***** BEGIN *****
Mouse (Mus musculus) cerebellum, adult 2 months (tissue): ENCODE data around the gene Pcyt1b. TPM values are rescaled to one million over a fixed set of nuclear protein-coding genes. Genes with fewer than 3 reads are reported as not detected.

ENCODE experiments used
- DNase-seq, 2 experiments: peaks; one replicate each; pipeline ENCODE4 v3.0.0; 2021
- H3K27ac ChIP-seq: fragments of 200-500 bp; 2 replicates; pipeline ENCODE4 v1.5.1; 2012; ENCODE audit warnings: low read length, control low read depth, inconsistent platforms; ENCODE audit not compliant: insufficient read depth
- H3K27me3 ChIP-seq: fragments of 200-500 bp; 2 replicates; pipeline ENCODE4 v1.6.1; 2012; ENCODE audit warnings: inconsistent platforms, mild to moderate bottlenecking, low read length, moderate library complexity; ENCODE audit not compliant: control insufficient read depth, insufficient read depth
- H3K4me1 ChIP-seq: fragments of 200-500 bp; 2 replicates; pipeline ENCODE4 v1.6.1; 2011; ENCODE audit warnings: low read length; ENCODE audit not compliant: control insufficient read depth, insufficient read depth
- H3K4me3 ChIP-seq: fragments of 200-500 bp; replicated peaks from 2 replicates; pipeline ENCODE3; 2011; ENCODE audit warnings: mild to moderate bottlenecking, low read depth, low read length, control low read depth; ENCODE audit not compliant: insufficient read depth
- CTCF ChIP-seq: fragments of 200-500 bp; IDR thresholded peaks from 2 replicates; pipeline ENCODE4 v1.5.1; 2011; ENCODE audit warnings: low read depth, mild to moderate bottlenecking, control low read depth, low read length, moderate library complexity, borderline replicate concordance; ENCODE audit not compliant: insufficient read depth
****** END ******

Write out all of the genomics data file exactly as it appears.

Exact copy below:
Mouse (Mus musculus) cerebellum, adult 2 months (tissue): ENCODE data around the gene Pcyt1b. TPM values are rescaled to one million over a fixed set of nuclear protein-coding genes. Genes with fewer than 3 reads are reported as not detected.

ENCODE experiments used
- DNase-seq, 2 experiments: peaks; one replicate each; pipeline ENCODE4 v3.0.0; 2021
- H3K27ac ChIP-seq: fragments of 200-500 bp; 2 replicates; pipeline ENCODE4 v1.5.1; 2012; ENCODE audit warnings: low read length, control low read depth, inconsistent platforms; ENCODE audit not compliant: insufficient read depth
- H3K27me3 ChIP-seq: fragments of 200-500 bp; 2 replicates; pipeline ENCODE4 v1.6.1; 2012; ENCODE audit warnings: inconsistent platforms, mild to moderate bottlenecking, low read length, moderate library complexity; ENCODE audit not compliant: control insufficient read depth, insufficient read depth
- H3K4me1 ChIP-seq: fragments of 200-500 bp; 2 replicates; pipeline ENCODE4 v1.6.1; 2011; ENCODE audit warnings: low read length; ENCODE audit not compliant: control insufficient read depth, insufficient read depth
- H3K4me3 ChIP-seq: fragments of 200-500 bp; replicated peaks from 2 replicates; pipeline ENCODE3; 2011; ENCODE audit warnings: mild to moderate bottlenecking, low read depth, low read length, control low read depth; ENCODE audit not compliant: insufficient read depth
- CTCF ChIP-seq: fragments of 200-500 bp; IDR thresholded peaks from 2 replicates; pipeline ENCODE4 v1.5.1; 2011; ENCODE audit warnings: low read depth, mild to moderate bottlenecking, control low read depth, low read length, moderate library complexity, borderline replicate concordance; ENCODE audit not compliant: insufficient read depth